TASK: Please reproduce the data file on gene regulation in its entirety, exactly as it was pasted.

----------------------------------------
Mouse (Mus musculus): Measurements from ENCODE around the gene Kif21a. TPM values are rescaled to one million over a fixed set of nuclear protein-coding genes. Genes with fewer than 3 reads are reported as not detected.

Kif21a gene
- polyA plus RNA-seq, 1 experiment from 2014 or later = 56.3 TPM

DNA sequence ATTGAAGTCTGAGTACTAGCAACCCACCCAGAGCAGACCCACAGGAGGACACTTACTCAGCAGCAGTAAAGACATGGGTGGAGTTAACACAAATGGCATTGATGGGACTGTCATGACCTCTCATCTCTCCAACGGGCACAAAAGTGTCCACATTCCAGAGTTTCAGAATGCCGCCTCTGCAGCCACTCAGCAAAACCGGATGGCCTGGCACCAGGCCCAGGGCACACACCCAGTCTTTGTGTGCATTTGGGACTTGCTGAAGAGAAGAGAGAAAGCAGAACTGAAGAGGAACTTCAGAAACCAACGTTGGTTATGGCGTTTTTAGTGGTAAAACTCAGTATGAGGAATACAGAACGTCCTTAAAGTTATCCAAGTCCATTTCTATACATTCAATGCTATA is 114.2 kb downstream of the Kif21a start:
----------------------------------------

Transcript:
Mouse (Mus musculus): Measurements from ENCODE around the gene Kif21a. TPM values are rescaled to one million over a fixed set of nuclear protein-coding genes. Genes with fewer than 3 reads are reported as not detected.

Kif21a gene
- polyA plus RNA-seq, 1 experiment from 2014 or later = 56.3 TPM

DNA sequence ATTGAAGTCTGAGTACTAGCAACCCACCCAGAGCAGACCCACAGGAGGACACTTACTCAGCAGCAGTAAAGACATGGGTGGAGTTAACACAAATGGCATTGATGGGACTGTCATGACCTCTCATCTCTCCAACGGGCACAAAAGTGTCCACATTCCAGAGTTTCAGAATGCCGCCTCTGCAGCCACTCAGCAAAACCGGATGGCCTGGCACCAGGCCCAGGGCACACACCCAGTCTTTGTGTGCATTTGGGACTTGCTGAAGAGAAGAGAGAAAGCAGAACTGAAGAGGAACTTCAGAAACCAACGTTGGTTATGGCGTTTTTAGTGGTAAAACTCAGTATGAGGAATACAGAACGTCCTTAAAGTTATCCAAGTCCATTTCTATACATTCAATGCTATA is 114.2 kb downstream of the Kif21a start: